The next part of the verse in Romans 3 tells us that we have “come short of the glory of God.” What’s that all about? The word glory in Greek is DOXA, which by its usage throughout the Bible may be equated with the very character of God Himself. We have fallen short of the character of God. Man was originally made in the image of God, and possessed the likeness of God’s character, but Paul tells us that “by one man (i.e. Adam) sin (fallenness) entered the world.” That state of fallenness, that “missing the mark”, passed through to all mankind and resulted in death. The very presence of death in this world is a continual reminder that all of us have “missed the mark.” All except Jesus, who lived a perfect life. All His arrows landed in the bull’s eye.
Now, we are in a position to help ourselves in a wonderful way. Instead of feeling piqued at the very suggestion we may have “sinned”, we should train ourselves to believe what Paul said concerning our universal state of “missing the mark”, and be prepared to act on it, rather than getting upset, and trying our best to justify ourselves every time we make a mistake, or do someone an injury. We are all in the same boat, to use yet another simile. None of us can declare that we are just and righteous. But it takes quite a jolt to our pride to accept this as a fact.
The outcome of this little exercise should be that we learn to treat ourselves as imperfect goods, and be prepared to accept the word of correction given by a trusted friend. Paul tells us that we should in fact treat ourselves as “dead” to the concept of personal righteousness, rather than trying all the time to shore ourselves up, and win brownie points. If we know that in the sight of God there’s no point in trying to achieve righteousness by our actions, then we have reached the place where we can very well call ourselves “dead.”
Becoming a Christian is in fact equivalent to accepting this truth utterly and completely, without struggling to keep “just a little of our own righteousness” to satisfy our pride. Having reached this position, God shows us that His Man, the One who never missed the mark, has a remedy in store. Paul tells us to “put on Christ.” This sounds a bit strange, but in reality it is like accepting a brand new, and wonderfully made, coat, and wearing it all the time. This coat is defined as God’s own righteousness, His character, His glory, and it is given to us when we come to the end of our striving for personal righteousness.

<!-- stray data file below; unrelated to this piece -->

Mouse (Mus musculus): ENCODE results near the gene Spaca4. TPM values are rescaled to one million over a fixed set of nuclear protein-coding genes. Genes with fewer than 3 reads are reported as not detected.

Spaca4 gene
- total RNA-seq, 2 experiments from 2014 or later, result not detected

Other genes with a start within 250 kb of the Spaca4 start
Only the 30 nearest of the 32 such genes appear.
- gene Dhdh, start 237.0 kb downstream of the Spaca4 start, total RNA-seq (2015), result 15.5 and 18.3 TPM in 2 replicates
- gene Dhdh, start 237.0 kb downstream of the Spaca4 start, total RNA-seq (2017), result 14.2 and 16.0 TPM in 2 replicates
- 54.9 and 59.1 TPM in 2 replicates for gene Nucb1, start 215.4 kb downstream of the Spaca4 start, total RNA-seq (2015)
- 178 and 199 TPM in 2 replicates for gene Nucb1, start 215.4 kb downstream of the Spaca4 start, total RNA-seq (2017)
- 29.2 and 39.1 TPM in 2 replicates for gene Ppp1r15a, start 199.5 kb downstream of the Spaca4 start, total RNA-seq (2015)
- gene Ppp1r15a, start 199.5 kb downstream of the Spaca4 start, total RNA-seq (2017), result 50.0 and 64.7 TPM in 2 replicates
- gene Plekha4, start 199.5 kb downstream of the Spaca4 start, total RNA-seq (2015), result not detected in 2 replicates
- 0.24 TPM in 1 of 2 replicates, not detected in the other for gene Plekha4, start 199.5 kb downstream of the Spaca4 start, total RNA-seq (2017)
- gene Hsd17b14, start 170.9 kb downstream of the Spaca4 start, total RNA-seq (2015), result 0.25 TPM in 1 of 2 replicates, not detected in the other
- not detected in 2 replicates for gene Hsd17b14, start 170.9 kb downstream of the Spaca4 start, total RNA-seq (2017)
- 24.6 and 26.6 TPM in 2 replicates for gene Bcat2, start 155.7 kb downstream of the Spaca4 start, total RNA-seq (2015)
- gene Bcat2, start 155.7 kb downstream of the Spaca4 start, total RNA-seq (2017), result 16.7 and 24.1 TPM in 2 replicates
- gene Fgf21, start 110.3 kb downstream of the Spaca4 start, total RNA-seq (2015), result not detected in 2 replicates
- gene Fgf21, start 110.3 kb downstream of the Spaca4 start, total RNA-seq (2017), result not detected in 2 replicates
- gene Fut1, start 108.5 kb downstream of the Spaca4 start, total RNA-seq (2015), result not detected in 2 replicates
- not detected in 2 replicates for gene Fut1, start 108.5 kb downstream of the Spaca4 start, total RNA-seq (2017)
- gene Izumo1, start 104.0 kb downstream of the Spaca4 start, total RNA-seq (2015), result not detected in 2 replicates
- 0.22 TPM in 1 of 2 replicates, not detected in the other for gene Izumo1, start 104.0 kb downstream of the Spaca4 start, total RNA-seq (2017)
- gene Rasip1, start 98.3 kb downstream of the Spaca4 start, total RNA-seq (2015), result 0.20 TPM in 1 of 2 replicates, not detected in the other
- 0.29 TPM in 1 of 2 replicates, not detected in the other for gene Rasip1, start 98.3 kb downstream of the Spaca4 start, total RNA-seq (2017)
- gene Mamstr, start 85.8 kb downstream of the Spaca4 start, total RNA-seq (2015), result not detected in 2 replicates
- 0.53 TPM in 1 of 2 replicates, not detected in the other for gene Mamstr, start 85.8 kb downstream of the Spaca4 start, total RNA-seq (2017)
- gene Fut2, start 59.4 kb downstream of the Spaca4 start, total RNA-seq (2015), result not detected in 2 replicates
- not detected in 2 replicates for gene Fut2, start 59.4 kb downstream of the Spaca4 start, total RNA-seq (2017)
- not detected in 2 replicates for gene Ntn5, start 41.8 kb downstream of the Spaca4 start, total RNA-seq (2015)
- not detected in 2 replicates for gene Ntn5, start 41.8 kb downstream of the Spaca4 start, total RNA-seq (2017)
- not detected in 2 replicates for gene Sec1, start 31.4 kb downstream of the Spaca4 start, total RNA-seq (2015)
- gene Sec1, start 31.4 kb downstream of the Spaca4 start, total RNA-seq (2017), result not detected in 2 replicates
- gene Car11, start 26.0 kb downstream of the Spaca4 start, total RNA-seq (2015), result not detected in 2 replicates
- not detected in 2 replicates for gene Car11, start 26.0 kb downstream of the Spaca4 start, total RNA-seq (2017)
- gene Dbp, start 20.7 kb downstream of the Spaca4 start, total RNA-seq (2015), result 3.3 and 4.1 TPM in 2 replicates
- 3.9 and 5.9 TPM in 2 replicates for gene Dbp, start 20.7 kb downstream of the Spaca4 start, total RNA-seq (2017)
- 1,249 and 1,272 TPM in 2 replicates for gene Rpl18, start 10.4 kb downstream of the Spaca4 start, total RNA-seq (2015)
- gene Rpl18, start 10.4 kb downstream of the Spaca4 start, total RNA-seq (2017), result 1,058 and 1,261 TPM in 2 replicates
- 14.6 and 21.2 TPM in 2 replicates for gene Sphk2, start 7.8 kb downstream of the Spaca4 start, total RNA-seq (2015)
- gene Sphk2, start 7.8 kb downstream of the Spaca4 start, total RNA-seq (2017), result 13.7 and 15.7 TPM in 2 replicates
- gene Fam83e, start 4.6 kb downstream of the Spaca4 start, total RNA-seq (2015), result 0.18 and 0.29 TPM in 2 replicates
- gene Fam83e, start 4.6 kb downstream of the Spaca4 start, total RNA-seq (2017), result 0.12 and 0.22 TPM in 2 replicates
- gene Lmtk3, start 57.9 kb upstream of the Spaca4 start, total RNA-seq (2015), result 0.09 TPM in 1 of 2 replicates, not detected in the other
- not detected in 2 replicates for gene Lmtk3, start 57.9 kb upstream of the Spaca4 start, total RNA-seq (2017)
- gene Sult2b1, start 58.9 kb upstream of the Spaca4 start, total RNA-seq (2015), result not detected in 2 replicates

The new coat is made available to all mankind because God’s Son scored 100% in His archery, and then allowed Himself to be killed. In the Old Testament days, the sacrificial lamb had to be perfect, without any form of blemish, and this prefigured the only true sacrifice that had any meaning, namely the death of Jesus on the cross. Because of His death and resurrection, He has provided us with this brand new coat, which is His own righteousness.
If we know that we have God’s righteousness as His free gift of grace, then we shall not be hankering after the spoiled goods of our own righteousness. Walking by faith, accepting the new coat, we shall be satisfied with His righteousness, bright and untarnished, wholly acceptable to God. That is what is meant by “imputed righteousness”, and that is what is meant by our “reckoning ourselves dead.”
This is a wonderful truth that many miss. Even Christians often have to be taught this simple truth. But when one receives his new life, his new coat, from God, he is liberated from human struggle into a beautiful freedom of mind. It is like a jubilee. And as this is Wellspring 50, the truth has been spelled out according to the number 50, the number of jubilee.
Praise God for His bounty, His new coat, His own character bestowed to His own glory. One day we shall be changed completely, and that which now sits beneath the new coat will be changed, so that we may enjoy immortality.